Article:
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I'm trying to analyze the following sequence of numbers:

$$a_1 = 2 \quad \text{ s.t } \quad a_n = 4\sum_{i=1}^{n}a_i $$ I wrote the following code for creating a Recurrence Table for this sequence of numbers:

rt = RecurrenceTable[{a[n + 1] == 4 Sum[a[n], {1, n}], a[1] == 2}, a, {n, 1, 10}]

But, I'm facing the following issue, when I try to evaluate the actual numerical value, I'm getting the following format as output:

$rt[[2]] = 4 \times \sum_{1}^{1}2$

Even when I run

N[rt[[2]]

The output is

4. NSum[2, {1, 1}]

The ouput for the FullForm is:

\!\(
TagBox[
StyleBox[
RowBox[{"Times", "[", 
RowBox[{"4", ",", 
RowBox[{"Sum", "[", 
RowBox[{"2", ",", 
RowBox[{"List", "[", 
RowBox[{"1", ",", "1"}], "]"}]}], "]"}]}], "]"}],
ShowSpecialCharacters->False,
ShowStringCharacters->True,
NumberMarks->True],
FullForm]\)

Any tips on how to get the numerical values? Is the error in the actual function for the definition of the Recurrence Table?

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  • $\begingroup$ Já tentou usar LaTex? $\endgroup$ – LCarvalho Oct 14 at 20:07
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a[1] = 2;
a[n_] := a[n] = 4 Sum[a[i], {i, n - 1}]

Table[a[n], {n, 1, 10}]

{2, 8, 40, 200, 1000, 5000, 25000, 125000, 625000, 3125000}

| improve this answer | |
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  • $\begingroup$ Thanks for the answer! Do you know what is wrong with my code? Why I can't get the numerical value? $\endgroup$ – Davi Barreira Sep 12 at 23:45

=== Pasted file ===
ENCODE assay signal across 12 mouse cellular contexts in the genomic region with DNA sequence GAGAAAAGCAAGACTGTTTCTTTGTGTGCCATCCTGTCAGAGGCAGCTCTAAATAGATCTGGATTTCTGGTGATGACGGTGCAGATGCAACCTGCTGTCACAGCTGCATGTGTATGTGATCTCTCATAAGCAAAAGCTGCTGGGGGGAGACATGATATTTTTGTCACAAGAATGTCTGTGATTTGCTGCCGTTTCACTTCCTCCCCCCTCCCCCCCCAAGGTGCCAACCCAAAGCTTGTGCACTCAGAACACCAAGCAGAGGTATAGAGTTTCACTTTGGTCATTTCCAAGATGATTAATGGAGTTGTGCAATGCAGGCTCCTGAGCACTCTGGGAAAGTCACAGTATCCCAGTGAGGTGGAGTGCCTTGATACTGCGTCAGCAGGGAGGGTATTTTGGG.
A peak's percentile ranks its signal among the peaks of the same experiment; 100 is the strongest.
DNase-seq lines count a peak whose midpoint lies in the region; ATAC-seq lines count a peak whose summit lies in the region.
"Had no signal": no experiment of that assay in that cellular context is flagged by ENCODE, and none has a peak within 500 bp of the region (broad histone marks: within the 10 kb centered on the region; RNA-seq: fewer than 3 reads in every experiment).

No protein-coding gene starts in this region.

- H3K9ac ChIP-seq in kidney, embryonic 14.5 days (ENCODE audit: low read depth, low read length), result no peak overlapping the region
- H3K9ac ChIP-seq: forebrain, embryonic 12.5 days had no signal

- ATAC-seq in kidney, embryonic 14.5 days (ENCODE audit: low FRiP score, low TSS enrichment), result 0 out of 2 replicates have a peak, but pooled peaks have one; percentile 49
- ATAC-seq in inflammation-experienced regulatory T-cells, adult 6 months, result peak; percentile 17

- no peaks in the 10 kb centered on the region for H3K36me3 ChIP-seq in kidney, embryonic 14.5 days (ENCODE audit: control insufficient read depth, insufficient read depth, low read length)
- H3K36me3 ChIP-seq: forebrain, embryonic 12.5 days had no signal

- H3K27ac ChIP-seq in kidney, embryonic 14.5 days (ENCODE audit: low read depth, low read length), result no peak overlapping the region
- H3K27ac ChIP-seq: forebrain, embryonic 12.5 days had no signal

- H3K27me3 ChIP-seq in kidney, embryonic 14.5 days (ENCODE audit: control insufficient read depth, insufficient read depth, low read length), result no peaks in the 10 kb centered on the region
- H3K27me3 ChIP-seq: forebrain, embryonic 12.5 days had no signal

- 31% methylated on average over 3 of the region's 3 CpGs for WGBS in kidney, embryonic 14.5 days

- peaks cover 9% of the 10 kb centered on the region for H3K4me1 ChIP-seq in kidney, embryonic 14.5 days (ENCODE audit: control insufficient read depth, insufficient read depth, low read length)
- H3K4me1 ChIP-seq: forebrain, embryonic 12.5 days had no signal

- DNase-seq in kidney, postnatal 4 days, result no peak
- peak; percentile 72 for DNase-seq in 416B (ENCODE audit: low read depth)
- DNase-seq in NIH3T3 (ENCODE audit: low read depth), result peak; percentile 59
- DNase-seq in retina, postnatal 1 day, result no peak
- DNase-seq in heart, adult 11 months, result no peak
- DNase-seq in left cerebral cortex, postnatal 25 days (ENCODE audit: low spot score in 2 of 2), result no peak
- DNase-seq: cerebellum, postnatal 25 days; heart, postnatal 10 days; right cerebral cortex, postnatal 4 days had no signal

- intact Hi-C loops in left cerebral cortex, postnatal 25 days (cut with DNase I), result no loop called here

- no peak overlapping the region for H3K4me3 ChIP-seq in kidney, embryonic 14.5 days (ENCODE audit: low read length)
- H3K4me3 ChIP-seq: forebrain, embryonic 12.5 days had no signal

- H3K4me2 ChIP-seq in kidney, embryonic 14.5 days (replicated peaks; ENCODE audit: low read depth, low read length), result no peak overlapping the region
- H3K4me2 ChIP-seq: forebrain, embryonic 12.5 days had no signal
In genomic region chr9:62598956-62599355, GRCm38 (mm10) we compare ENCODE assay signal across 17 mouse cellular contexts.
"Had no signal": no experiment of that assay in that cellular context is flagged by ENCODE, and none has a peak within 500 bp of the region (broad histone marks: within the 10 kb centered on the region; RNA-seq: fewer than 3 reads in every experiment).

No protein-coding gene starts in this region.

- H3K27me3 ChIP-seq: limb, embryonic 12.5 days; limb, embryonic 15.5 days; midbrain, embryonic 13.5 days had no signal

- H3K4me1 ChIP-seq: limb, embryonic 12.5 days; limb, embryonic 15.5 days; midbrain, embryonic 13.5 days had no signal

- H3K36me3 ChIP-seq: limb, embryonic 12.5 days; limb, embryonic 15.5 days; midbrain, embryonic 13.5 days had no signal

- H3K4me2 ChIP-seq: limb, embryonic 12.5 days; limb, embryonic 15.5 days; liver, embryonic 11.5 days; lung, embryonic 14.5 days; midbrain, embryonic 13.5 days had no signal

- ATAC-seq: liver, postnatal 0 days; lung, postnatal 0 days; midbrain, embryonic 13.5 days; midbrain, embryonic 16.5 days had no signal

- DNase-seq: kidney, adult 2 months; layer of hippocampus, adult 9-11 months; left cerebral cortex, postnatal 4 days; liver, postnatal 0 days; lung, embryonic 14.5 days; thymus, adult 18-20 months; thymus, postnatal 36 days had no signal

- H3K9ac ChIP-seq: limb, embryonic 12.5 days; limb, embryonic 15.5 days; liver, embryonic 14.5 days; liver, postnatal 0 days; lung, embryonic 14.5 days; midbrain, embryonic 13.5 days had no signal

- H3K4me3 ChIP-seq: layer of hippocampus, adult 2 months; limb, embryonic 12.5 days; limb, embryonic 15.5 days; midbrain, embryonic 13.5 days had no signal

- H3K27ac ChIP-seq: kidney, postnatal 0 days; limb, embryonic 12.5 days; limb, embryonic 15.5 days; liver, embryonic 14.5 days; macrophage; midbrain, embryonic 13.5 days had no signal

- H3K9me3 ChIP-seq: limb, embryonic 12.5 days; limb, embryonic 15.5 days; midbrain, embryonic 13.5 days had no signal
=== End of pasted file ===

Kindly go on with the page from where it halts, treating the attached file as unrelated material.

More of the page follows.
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You can introduce a memory variable b[n] and solve for both a[n] and b[n].

RecurrenceTable[{a[n + 1] == 4 b[n], b[n] == b[n - 1] + a[n], 
   a[1] == b[1] == 2}, {a, b}, {n, 1, 10}][[All, 1]]

(*   {2, 8, 40, 200, 1000, 5000, 25000, 125000, 625000, 3125000}   *)
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Clear["Global`*"]

In your code, you have the wrong syntax for the Sum. However, even with the correct syntax

rt = RecurrenceTable[{a[n + 1] == 4 Sum[a[i], {i, 1, n}], a[1] == 2}, 
  a, {n, 1, 10}]

enter image description here

As stated in the error message, all instances of a[_] must have arguments of the form n + integer

Amplifying on the answer by Suba Thomas

a[1] = 2;
a[n_] := a[n] = 4 Sum[a[i], {i, n - 1}]

seq = Table[a[n], {n, 1, 10}]

(* {2, 8, 40, 200, 1000, 5000, 25000, 125000, 625000, 3125000} *)

You can use FindSequenceFunction to generalize from the sequence

y[n_] = FindSequenceFunction[seq, n]

enter image description here

a[200] == y[200]

(* True *)
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  • $\begingroup$ This FindSequenceFunction is pretty neat! Thanks for showing. $\endgroup$ – Davi Barreira Sep 13 at 1:58

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